Now let me tell another thing about the Colchians to show how they resemble the Egyptians:--they alone work flax in the same fashion as the Egyptians, and the two nations are like one another in their whole manner of living and also in their language: now the linen of Colchis is called by the Hellenes Sardonic, whereas that from Egypt is called Egyptian.

    The pillars which Sesostris king of Egypt set up in the various countries are for the most part no longer to be seen extant; but in Syria Palestine I myself saw them existing with the inscription upon them which I have mentioned and the emblem.

Moreover in Ionia there are two figures of this man carved upon rocks, one on the road by which one goes from the land of Ephesos to Phocaia, and the other on the road from Sardis to Smyrna. In each place there is a figure of a man cut in the rock, of four cubits and a span in height, holding in his right hand a spear and in his left a bow and arrows, and the other equipment which he has is similar to this, for it is both Egyptian and Ethiopian: and from the one shoulder to the other across the breast runs an inscription carved in sacred Egyptian characters, saying thus, "This land with my shoulders I won for myself." But who he is and from whence, he does not declare in these places, though in other places he had declared this. Some of those who have seen these carvings conjecture that the figure is that of Memnon, but herein they are very far from the truth.

    As this Egyptian Sesostris was returning and bringing back many men of the nations whose lands he had subdued, when he came (said the priests) to Daphnai in the district of Pelusion on his journey home, his brother to whom Sesostris had entrusted the charge of Egypt invited him and with him his sons to a feast; and then he piled the house round with brushwood and set it on fire.
    And Sesostris when he discovered this forthwith took counsel with his wife, for he was bringing with him (they said) his wife also; and she counselled him to lay out upon the pyre two of his sons, which were six in number, and so to make a bridge over the burning mass, and that they passing over their bodies should thus escape. This, they said, Sesostris did, and two of his sons were burnt to death in this manner, but the rest got away safe with their father.
    Then Sesostris, having returned to Egypt and having taken vengeance on his brother employed the multitude which he had brought in of those who whose lands he had subdued, as follows: --these were they drew the stones which in the reign of this king were brought to the temple of Hephaistos, being of very good size; and also these were compelled to dig all the channels which now are in Egypt; and thus (having no such purpose) they caused Egypt, which before was all fit for riding and driving, to be no longer fit for this from thenceforth: for from that time forward Egypt, though it is plain land, has become all unfit for riding and driving, and the cause has been these channels, which are many and run in all directions.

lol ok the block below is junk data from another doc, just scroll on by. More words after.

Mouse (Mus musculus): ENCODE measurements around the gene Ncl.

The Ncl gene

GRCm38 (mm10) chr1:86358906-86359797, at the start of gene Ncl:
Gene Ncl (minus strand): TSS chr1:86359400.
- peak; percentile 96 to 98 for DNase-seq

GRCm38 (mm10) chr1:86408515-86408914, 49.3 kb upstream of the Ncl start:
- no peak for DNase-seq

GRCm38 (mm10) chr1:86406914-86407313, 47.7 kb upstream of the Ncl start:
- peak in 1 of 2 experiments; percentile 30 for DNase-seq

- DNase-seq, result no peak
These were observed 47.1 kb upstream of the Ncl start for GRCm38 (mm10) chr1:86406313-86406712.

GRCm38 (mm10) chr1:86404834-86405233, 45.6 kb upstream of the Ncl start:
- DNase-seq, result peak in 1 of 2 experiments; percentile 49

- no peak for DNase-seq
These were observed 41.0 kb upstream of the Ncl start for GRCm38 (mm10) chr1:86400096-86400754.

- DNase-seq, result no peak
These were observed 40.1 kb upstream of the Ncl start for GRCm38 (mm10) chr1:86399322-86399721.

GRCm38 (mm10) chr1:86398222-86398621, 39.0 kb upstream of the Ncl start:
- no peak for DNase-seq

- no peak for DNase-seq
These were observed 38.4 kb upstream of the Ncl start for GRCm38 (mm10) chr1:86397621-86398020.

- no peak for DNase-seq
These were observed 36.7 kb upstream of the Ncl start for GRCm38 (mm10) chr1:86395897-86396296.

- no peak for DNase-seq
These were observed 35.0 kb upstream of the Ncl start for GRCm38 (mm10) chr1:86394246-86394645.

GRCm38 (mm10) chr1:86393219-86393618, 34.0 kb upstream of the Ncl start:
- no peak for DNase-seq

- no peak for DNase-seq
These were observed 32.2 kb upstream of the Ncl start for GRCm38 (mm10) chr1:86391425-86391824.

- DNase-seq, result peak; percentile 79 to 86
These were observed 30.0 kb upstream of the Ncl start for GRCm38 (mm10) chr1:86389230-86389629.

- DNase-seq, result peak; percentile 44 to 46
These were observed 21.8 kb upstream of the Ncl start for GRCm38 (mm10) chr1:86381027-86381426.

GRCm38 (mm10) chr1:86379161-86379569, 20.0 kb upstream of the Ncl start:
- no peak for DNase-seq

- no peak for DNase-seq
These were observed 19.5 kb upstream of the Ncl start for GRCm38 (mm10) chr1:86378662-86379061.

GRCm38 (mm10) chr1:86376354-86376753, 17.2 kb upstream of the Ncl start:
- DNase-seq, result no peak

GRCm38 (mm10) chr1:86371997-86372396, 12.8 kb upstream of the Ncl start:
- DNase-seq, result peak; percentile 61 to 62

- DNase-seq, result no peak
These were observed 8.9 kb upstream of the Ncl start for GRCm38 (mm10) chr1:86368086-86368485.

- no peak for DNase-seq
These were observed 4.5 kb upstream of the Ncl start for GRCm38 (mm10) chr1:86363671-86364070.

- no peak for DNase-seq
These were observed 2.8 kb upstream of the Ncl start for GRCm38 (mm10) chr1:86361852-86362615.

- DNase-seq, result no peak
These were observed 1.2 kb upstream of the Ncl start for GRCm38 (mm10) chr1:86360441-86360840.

But the reason why the king cut up the land was this, namely because those of the Egyptians who had their cities not on the river but in the middle of the country, being in want of water when the river went down from them, found their drink brackish because they had it from wells. For this reason Egypt was cut up: and they said that this king distributed the land to all the Egyptians, giving an equal square portion to each man, and from this he made his revenue, having appointed them to pay a certain rent every year: and if the river should take away anything from any man's portion, he would come to the king and declare that which had happened, and the king used to send men to examine and to find out by measurement how much less the piece of land had become, in order that for the future the man might pay less, in proportion to the rent appointed: and I think that thus the art of geometry was found out and afterwards came into Hellas also.

    For as touching the sun-dial and the gnomon and the twelve divisions of the day, they were learnt by the Hellenes from the Babylonians. He moreover alone of all the Egyptian kings had rule over Ethiopia; and he left as memorials of himself in front of the temple of Hephaistos two stone statues of thirty cubits each, representing himself and his wife, and others of twenty cubits each representing his four sons: and long afterwards the priest of Hephaistos refused to permit Dareios the Persian to set up a statue of himself in front of them, saying that deeds had not been done by him equal to those which were done by Sesostris the Egyptian; for Sesostris had subdued other nations besides, not fewer than he, and also the Scythians; but Dareios had not been able to conquer the Scythians: wherefore it was not just that he should set up a statue in front of those which Sesostris had dedicated, if he did not surpass him in his deeds. Which speech, they say, Dareios took in good part.

Herodotus II, 102ff
Project Gutenberg